‘Suleimani-Goliathi’ preacher fined Ksh500,000 by the High Court

By Sheila Mutua On Sat, 24 Oct, 2020 16:09 | 2 mins read
Bishop Pesa
Father John Pesa speaking to the media at the Coptic Church, Mamboleo headquarters in Kisumu on Wednesday, October 14, 2020. [PHOTO | KNA]
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    The court was told that S.O.O was confined in church by being chained for 25 months, thereby denying him the right of movement.

The Kisumu High Court on Thursday, October 22 ordered preacher John Pesa of the Holy Ghost Coptic Church of Africa to pay a 21-year-old man Ksh500,000 for illegally detaining him under the claim that he was conducting prayers for the victim to heal from a mental problem.

Pesa and members of his church were found guilty of unlawfully detaining their victim, identified in court as S.O.O, for 25 months, beginning July 2, 2017.

Lady Justice Thripsisa Cherere heard that three years ago, S.O.O’s parent took him to Pesa for spiritual healing. The victim was a minor at the time, with the court establishing that he was two months shy of attaining the legal age of 18.

The court was told that S.O.O was confined in church by being chained for 25 months, thereby denying him the right of movement.

“From the material before me, I find that the removal from school of S.O.O in the year he was to sit his KCSE examination, and his confinement at the 1st respondent’s church by 2nd and 3rd respondents subjected him to psychological torture,” the judge said.

The court was told that S.O.O was released from the illegal confinement in May 2019. As a result of the detainment, S.O.O missed his studies and failed to write his KCSE exams.

Justice Cherere heard that the boy’s parent decided to take him for spiritual healing after his academic performance dipped. According to the court testimonies, the parent was advised to take the teenager for prayer intercession by his teachers at a Kisumu mixed secondary school.

The father of the teenager, R.A., and the Kenya Human Rights Commission went to court to sue the Holy Ghost Coptic Church of Africa and priest John Pesa.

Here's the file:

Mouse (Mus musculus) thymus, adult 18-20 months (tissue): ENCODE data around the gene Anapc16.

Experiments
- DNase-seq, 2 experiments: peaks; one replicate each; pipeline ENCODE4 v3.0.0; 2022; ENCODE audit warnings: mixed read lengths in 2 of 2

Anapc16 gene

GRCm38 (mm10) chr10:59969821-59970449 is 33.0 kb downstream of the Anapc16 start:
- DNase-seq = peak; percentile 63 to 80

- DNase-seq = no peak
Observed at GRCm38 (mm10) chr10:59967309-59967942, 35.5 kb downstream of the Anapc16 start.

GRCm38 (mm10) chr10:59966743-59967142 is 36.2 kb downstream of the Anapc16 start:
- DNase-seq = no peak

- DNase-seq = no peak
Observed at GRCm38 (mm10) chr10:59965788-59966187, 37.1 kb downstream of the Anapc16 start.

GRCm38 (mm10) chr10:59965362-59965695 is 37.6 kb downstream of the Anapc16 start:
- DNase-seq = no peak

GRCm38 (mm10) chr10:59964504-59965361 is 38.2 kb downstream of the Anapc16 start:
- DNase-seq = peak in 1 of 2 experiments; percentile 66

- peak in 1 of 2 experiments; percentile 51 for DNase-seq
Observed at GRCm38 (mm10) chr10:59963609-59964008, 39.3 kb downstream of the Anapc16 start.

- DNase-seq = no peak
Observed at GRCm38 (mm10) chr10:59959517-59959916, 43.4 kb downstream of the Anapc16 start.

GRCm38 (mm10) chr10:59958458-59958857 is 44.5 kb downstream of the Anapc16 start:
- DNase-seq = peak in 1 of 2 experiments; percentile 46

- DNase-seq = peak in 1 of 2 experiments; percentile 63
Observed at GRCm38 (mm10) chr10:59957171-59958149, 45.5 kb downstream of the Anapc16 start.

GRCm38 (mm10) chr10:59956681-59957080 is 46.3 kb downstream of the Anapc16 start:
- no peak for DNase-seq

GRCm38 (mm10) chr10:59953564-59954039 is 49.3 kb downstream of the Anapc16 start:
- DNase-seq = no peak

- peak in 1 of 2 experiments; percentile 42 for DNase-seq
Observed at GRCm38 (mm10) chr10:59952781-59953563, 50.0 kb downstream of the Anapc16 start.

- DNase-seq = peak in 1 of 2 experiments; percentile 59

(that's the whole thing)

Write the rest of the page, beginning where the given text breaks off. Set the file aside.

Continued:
The court heard that S.O.O’s father was shocked to find his son chained at Father Pesa’s church in May 2019. R.A.’s request to have his son released, was objected to by the boy’s mother and Father Pesa.

Also named in the petition were the Kisumu County Government and its CEC for Health, the CS Ministry of Health, Attorney General and the National Council for Persons with Disabilities.

The court heard that the continued detention of S.O.O in the church denied him freedom of movement and liberty, and was a violation of his rights to health, education and freedom from torture, cruel, inhumane and degrading treatment.

In his defense, Pesa and his church conceded that S.O.O was taken for spiritual healing by one of the parents and stayed there from July 2, 2017 until May 2019 when he was freed.

Pesa, however, denied claims of torturing S.O.O, saying that there was no medical evidence to prove the allegations.

Dr. Edwin Nyaura, a consultant Psychiatrist with the County Government of Kisumu, confirmed that S.O.O is on treatment for acute psychotic episode, an illusionary illness that can be a one-time occurrence, usually of sudden onset, or can occur repeatedly or may be the early phase of mental illness.

The judge then absolved the Kisumu County Government of any wrongdoing, saying it provided medical support and facilities for treatment of persons who suffer from mental illness.

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